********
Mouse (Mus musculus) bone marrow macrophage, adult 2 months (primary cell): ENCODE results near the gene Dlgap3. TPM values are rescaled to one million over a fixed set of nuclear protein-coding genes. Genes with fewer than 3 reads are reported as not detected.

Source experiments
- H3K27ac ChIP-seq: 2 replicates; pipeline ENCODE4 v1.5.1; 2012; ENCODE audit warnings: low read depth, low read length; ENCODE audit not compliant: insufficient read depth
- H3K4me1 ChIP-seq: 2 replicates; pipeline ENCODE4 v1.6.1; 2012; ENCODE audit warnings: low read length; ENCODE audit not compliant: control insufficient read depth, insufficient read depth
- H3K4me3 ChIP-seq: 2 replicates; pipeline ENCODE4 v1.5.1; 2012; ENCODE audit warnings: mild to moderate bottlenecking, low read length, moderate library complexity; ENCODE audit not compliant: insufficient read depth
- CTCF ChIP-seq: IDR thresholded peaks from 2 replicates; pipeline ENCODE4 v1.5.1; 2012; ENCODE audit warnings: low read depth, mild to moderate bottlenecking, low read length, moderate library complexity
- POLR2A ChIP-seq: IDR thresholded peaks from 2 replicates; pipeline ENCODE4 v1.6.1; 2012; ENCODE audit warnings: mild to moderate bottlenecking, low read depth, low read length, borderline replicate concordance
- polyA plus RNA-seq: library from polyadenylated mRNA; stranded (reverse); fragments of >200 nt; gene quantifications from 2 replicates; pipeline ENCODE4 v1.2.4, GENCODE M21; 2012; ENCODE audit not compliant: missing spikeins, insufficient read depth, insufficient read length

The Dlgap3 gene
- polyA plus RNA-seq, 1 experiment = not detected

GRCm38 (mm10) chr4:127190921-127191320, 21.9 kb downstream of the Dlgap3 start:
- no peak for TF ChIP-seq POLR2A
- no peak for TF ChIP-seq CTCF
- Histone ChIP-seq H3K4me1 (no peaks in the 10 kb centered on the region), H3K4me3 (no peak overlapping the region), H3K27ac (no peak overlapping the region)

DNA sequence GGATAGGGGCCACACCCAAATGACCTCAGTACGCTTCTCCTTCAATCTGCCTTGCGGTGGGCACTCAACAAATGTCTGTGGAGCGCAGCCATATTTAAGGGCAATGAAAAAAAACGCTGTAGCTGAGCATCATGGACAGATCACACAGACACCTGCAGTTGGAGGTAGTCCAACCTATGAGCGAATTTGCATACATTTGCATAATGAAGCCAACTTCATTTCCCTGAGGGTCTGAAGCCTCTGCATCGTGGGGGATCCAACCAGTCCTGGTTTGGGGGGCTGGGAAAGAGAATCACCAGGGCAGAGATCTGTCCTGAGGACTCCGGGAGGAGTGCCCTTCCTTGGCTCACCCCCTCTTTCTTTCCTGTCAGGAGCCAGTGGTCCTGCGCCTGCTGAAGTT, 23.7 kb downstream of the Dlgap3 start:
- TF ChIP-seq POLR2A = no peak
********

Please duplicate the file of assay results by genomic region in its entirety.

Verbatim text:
Mouse (Mus musculus) bone marrow macrophage, adult 2 months (primary cell): ENCODE results near the gene Dlgap3. TPM values are rescaled to one million over a fixed set of nuclear protein-coding genes. Genes with fewer than 3 reads are reported as not detected.

Source experiments
- H3K27ac ChIP-seq: 2 replicates; pipeline ENCODE4 v1.5.1; 2012; ENCODE audit warnings: low read depth, low read length; ENCODE audit not compliant: insufficient read depth
- H3K4me1 ChIP-seq: 2 replicates; pipeline ENCODE4 v1.6.1; 2012; ENCODE audit warnings: low read length; ENCODE audit not compliant: control insufficient read depth, insufficient read depth
- H3K4me3 ChIP-seq: 2 replicates; pipeline ENCODE4 v1.5.1; 2012; ENCODE audit warnings: mild to moderate bottlenecking, low read length, moderate library complexity; ENCODE audit not compliant: insufficient read depth
- CTCF ChIP-seq: IDR thresholded peaks from 2 replicates; pipeline ENCODE4 v1.5.1; 2012; ENCODE audit warnings: low read depth, mild to moderate bottlenecking, low read length, moderate library complexity
- POLR2A ChIP-seq: IDR thresholded peaks from 2 replicates; pipeline ENCODE4 v1.6.1; 2012; ENCODE audit warnings: mild to moderate bottlenecking, low read depth, low read length, borderline replicate concordance
- polyA plus RNA-seq: library from polyadenylated mRNA; stranded (reverse); fragments of >200 nt; gene quantifications from 2 replicates; pipeline ENCODE4 v1.2.4, GENCODE M21; 2012; ENCODE audit not compliant: missing spikeins, insufficient read depth, insufficient read length

The Dlgap3 gene
- polyA plus RNA-seq, 1 experiment = not detected

GRCm38 (mm10) chr4:127190921-127191320, 21.9 kb downstream of the Dlgap3 start:
- no peak for TF ChIP-seq POLR2A
- no peak for TF ChIP-seq CTCF
- Histone ChIP-seq H3K4me1 (no peaks in the 10 kb centered on the region), H3K4me3 (no peak overlapping the region), H3K27ac (no peak overlapping the region)

DNA sequence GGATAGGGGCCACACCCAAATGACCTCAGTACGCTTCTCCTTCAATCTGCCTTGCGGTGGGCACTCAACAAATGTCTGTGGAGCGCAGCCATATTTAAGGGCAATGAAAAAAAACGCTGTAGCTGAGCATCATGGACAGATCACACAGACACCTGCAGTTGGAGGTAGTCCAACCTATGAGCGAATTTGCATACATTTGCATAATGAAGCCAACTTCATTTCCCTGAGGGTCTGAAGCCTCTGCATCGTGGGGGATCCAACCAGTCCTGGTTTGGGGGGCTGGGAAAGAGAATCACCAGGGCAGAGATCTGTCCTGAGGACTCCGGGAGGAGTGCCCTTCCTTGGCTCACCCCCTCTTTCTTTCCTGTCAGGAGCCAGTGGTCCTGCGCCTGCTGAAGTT, 23.7 kb downstream of the Dlgap3 start:
- TF ChIP-seq POLR2A = no peak